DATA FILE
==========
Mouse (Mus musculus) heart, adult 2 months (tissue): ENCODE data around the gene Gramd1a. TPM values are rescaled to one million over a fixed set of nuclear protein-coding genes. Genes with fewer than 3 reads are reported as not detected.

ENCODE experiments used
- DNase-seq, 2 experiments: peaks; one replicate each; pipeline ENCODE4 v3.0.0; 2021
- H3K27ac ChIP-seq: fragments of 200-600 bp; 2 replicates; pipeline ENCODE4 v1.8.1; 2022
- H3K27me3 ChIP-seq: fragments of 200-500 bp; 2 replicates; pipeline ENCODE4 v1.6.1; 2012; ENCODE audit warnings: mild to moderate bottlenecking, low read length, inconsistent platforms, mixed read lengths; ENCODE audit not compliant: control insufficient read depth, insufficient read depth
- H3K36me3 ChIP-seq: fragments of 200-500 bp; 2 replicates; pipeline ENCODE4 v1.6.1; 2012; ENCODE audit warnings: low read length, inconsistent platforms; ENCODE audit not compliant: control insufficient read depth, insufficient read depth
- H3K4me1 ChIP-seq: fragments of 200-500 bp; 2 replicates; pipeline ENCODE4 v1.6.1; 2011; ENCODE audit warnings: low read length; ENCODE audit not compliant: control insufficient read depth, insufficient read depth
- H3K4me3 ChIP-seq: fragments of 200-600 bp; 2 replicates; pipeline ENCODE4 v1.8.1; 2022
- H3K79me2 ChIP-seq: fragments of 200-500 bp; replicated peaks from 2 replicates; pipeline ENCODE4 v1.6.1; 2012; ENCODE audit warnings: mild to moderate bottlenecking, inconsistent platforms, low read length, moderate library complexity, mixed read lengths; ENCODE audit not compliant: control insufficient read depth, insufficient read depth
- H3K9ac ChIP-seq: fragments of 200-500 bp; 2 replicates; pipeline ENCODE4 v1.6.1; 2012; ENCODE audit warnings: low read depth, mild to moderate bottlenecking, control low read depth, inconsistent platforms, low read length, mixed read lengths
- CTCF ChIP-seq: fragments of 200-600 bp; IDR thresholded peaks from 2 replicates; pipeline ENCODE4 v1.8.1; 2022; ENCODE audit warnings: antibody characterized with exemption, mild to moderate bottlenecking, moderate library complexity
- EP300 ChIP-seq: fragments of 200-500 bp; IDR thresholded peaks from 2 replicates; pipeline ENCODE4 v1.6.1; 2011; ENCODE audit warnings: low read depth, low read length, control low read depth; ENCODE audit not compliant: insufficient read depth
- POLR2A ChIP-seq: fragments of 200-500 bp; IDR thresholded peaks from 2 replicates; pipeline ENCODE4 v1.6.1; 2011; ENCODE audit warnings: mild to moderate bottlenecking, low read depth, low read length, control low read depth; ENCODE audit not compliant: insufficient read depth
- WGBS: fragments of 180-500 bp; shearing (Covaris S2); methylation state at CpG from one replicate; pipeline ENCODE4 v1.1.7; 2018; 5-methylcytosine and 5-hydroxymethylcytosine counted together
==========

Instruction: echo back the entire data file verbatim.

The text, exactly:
Mouse (Mus musculus) heart, adult 2 months (tissue): ENCODE data around the gene Gramd1a. TPM values are rescaled to one million over a fixed set of nuclear protein-coding genes. Genes with fewer than 3 reads are reported as not detected.

ENCODE experiments used
- DNase-seq, 2 experiments: peaks; one replicate each; pipeline ENCODE4 v3.0.0; 2021
- H3K27ac ChIP-seq: fragments of 200-600 bp; 2 replicates; pipeline ENCODE4 v1.8.1; 2022
- H3K27me3 ChIP-seq: fragments of 200-500 bp; 2 replicates; pipeline ENCODE4 v1.6.1; 2012; ENCODE audit warnings: mild to moderate bottlenecking, low read length, inconsistent platforms, mixed read lengths; ENCODE audit not compliant: control insufficient read depth, insufficient read depth
- H3K36me3 ChIP-seq: fragments of 200-500 bp; 2 replicates; pipeline ENCODE4 v1.6.1; 2012; ENCODE audit warnings: low read length, inconsistent platforms; ENCODE audit not compliant: control insufficient read depth, insufficient read depth
- H3K4me1 ChIP-seq: fragments of 200-500 bp; 2 replicates; pipeline ENCODE4 v1.6.1; 2011; ENCODE audit warnings: low read length; ENCODE audit not compliant: control insufficient read depth, insufficient read depth
- H3K4me3 ChIP-seq: fragments of 200-600 bp; 2 replicates; pipeline ENCODE4 v1.8.1; 2022
- H3K79me2 ChIP-seq: fragments of 200-500 bp; replicated peaks from 2 replicates; pipeline ENCODE4 v1.6.1; 2012; ENCODE audit warnings: mild to moderate bottlenecking, inconsistent platforms, low read length, moderate library complexity, mixed read lengths; ENCODE audit not compliant: control insufficient read depth, insufficient read depth
- H3K9ac ChIP-seq: fragments of 200-500 bp; 2 replicates; pipeline ENCODE4 v1.6.1; 2012; ENCODE audit warnings: low read depth, mild to moderate bottlenecking, control low read depth, inconsistent platforms, low read length, mixed read lengths
- CTCF ChIP-seq: fragments of 200-600 bp; IDR thresholded peaks from 2 replicates; pipeline ENCODE4 v1.8.1; 2022; ENCODE audit warnings: antibody characterized with exemption, mild to moderate bottlenecking, moderate library complexity
- EP300 ChIP-seq: fragments of 200-500 bp; IDR thresholded peaks from 2 replicates; pipeline ENCODE4 v1.6.1; 2011; ENCODE audit warnings: low read depth, low read length, control low read depth; ENCODE audit not compliant: insufficient read depth
- POLR2A ChIP-seq: fragments of 200-500 bp; IDR thresholded peaks from 2 replicates; pipeline ENCODE4 v1.6.1; 2011; ENCODE audit warnings: mild to moderate bottlenecking, low read depth, low read length, control low read depth; ENCODE audit not compliant: insufficient read depth
- WGBS: fragments of 180-500 bp; shearing (Covaris S2); methylation state at CpG from one replicate; pipeline ENCODE4 v1.1.7; 2018; 5-methylcytosine and 5-hydroxymethylcytosine counted together